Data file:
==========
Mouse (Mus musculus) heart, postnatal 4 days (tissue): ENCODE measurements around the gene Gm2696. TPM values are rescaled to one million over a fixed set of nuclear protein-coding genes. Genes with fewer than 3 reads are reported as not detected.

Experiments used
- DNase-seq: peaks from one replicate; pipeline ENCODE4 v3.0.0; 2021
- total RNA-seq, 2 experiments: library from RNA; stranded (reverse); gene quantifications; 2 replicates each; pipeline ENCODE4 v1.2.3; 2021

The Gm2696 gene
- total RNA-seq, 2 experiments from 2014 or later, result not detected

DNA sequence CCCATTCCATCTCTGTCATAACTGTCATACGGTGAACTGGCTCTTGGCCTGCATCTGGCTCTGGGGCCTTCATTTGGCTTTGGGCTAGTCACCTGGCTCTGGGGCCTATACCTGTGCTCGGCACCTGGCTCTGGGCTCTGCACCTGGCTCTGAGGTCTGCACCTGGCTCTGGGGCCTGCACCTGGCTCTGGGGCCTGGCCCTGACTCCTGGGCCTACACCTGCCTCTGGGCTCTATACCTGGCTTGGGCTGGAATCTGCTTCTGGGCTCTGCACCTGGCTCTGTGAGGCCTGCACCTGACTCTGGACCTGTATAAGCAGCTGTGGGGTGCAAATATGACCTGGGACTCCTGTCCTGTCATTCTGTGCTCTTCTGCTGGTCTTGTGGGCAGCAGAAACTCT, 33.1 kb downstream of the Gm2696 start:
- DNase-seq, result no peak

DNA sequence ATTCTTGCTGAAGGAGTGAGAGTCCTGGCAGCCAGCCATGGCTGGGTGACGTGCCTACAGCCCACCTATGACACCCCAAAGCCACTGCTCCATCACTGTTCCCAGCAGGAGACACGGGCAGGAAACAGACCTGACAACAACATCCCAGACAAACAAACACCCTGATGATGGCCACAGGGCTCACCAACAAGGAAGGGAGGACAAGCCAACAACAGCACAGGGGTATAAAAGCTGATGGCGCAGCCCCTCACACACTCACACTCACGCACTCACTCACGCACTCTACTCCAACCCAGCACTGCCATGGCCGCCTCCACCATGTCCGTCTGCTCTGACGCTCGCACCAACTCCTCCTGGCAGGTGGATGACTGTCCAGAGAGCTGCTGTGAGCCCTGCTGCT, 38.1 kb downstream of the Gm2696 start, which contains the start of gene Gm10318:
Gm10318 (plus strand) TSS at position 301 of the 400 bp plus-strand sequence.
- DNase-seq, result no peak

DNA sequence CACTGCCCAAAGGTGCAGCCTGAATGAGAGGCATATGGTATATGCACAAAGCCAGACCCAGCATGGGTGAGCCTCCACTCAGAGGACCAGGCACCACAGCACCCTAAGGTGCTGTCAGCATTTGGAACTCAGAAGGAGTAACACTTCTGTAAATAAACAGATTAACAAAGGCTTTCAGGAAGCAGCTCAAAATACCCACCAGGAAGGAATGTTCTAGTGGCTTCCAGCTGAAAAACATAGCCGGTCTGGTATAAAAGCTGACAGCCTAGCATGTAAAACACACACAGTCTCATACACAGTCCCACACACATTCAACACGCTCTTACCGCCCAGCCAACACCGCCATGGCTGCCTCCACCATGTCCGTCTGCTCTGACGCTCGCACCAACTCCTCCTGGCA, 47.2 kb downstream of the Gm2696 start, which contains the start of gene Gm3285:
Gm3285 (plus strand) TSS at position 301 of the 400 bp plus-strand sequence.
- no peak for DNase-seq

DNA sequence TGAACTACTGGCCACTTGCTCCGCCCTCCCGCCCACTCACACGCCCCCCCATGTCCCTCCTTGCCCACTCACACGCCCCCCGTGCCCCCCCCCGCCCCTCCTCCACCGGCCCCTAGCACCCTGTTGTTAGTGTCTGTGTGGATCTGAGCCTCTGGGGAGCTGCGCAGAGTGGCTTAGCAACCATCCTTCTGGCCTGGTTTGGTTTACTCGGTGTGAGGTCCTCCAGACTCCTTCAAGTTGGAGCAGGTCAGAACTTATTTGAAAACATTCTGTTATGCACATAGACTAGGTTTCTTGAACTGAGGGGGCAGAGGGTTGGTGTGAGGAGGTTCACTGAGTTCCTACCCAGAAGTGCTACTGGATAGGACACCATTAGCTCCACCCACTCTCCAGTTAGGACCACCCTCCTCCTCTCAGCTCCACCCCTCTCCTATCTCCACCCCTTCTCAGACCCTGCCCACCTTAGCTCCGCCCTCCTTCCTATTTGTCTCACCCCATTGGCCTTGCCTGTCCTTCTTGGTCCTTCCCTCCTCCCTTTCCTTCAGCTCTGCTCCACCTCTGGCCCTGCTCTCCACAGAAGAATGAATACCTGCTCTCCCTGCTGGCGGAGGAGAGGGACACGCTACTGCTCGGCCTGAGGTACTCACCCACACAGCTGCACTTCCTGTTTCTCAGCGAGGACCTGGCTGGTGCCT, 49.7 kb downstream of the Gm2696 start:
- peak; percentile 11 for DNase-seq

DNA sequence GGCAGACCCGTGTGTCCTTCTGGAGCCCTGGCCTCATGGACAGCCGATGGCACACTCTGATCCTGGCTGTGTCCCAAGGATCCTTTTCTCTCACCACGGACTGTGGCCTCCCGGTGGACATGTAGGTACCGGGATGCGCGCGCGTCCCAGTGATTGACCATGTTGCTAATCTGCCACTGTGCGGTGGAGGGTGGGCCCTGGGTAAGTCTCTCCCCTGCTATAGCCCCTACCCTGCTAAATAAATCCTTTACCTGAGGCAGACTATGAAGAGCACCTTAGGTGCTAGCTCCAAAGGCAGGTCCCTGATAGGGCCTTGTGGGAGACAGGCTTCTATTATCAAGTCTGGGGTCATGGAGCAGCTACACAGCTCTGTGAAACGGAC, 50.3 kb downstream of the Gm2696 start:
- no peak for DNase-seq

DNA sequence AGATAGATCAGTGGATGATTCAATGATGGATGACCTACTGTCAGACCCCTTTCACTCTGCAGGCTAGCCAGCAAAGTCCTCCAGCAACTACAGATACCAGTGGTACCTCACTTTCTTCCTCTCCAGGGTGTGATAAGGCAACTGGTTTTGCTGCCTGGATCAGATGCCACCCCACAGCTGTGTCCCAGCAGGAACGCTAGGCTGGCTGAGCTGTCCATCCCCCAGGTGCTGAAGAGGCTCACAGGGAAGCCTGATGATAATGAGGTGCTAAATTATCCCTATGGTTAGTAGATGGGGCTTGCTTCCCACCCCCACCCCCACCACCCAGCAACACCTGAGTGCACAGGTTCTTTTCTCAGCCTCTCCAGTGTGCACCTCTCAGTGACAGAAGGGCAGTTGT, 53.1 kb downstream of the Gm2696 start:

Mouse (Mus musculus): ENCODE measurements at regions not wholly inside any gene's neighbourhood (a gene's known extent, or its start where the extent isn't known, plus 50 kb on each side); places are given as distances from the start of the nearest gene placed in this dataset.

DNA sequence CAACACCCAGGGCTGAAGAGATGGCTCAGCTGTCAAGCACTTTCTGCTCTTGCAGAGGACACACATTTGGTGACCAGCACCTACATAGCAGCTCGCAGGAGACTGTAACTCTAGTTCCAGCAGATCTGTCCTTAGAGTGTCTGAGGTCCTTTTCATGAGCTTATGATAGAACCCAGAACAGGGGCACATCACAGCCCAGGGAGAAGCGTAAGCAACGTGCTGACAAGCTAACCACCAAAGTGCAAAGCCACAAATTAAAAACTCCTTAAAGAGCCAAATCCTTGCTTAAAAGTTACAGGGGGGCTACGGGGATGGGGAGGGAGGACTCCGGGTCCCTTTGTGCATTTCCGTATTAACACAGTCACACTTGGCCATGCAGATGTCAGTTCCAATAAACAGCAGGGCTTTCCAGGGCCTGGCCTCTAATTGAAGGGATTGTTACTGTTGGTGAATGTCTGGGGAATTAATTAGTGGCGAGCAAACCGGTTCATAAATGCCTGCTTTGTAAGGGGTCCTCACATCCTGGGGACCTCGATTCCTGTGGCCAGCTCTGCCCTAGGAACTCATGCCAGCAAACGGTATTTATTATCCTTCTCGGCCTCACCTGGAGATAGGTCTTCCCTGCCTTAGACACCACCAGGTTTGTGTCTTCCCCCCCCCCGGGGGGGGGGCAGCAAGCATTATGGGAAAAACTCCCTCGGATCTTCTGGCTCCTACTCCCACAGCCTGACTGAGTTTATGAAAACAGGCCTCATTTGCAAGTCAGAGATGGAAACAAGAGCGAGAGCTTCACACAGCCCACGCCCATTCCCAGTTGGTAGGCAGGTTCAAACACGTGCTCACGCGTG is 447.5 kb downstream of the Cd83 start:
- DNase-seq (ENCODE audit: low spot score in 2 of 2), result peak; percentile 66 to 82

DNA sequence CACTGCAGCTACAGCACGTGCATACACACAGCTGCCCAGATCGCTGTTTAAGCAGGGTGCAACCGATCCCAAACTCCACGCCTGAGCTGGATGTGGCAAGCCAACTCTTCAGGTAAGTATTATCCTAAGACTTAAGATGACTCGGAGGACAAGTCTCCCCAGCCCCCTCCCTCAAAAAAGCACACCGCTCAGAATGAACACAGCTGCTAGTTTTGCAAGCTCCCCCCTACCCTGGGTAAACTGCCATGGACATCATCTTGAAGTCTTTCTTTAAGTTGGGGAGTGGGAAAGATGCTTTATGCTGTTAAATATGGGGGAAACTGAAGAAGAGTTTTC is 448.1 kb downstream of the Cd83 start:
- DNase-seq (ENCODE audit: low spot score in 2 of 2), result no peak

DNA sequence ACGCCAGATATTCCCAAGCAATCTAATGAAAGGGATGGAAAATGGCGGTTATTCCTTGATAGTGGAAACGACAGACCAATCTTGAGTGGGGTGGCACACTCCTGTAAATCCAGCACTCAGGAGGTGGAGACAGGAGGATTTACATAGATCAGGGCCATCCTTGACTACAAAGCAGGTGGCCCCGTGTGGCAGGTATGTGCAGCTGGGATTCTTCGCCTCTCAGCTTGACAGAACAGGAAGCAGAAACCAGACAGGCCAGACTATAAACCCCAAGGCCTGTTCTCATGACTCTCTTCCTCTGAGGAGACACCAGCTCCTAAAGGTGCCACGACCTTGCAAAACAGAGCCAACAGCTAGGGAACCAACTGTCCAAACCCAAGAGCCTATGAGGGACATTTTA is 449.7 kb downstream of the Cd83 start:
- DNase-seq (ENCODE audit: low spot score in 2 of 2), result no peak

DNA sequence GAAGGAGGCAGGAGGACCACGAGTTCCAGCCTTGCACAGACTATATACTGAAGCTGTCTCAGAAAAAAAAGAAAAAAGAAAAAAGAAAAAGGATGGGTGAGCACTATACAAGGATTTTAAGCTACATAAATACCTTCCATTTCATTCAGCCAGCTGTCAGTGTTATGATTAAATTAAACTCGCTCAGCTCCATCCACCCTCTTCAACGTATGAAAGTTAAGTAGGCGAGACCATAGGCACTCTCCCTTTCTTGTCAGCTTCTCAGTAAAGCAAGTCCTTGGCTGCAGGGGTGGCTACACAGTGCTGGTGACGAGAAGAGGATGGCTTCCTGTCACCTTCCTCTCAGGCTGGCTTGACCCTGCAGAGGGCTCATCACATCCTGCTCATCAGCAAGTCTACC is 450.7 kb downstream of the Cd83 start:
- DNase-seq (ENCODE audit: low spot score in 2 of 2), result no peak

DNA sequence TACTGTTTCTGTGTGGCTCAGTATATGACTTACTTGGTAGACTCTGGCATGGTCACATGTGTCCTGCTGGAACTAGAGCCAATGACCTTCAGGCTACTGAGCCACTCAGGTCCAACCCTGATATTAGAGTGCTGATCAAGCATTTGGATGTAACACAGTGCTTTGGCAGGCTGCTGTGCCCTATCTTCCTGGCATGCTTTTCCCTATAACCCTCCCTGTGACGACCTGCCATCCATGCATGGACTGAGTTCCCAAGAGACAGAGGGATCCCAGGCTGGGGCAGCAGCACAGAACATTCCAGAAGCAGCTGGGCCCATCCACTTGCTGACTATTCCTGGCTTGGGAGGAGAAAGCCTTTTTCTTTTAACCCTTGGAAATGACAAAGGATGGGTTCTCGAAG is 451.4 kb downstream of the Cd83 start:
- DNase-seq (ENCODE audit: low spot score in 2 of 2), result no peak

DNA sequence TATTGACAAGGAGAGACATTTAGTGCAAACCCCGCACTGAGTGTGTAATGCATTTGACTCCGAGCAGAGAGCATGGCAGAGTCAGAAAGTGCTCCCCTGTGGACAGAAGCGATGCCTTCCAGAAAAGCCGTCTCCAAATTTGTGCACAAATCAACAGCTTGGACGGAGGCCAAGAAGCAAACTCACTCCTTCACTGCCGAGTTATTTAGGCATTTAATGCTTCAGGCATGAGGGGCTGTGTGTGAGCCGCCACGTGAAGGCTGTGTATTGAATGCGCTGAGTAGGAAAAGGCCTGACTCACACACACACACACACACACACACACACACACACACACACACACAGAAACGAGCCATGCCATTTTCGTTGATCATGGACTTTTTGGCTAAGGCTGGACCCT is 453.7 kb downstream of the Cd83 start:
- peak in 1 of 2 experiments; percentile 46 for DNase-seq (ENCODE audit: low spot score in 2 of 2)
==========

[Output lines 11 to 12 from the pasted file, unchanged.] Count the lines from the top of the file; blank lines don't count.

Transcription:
- DNase-seq, result no peak

DNA sequence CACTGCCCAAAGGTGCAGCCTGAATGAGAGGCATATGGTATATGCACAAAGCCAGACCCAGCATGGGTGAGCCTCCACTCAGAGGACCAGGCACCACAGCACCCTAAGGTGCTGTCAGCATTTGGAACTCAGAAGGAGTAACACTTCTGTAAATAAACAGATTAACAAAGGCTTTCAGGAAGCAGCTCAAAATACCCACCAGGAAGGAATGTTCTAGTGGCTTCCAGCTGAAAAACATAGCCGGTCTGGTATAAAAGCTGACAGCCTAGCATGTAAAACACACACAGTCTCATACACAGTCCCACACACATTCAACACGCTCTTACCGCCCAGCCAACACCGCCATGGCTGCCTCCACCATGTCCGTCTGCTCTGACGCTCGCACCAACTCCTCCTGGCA, 47.2 kb downstream of the Gm2696 start, which contains the start of gene Gm3285: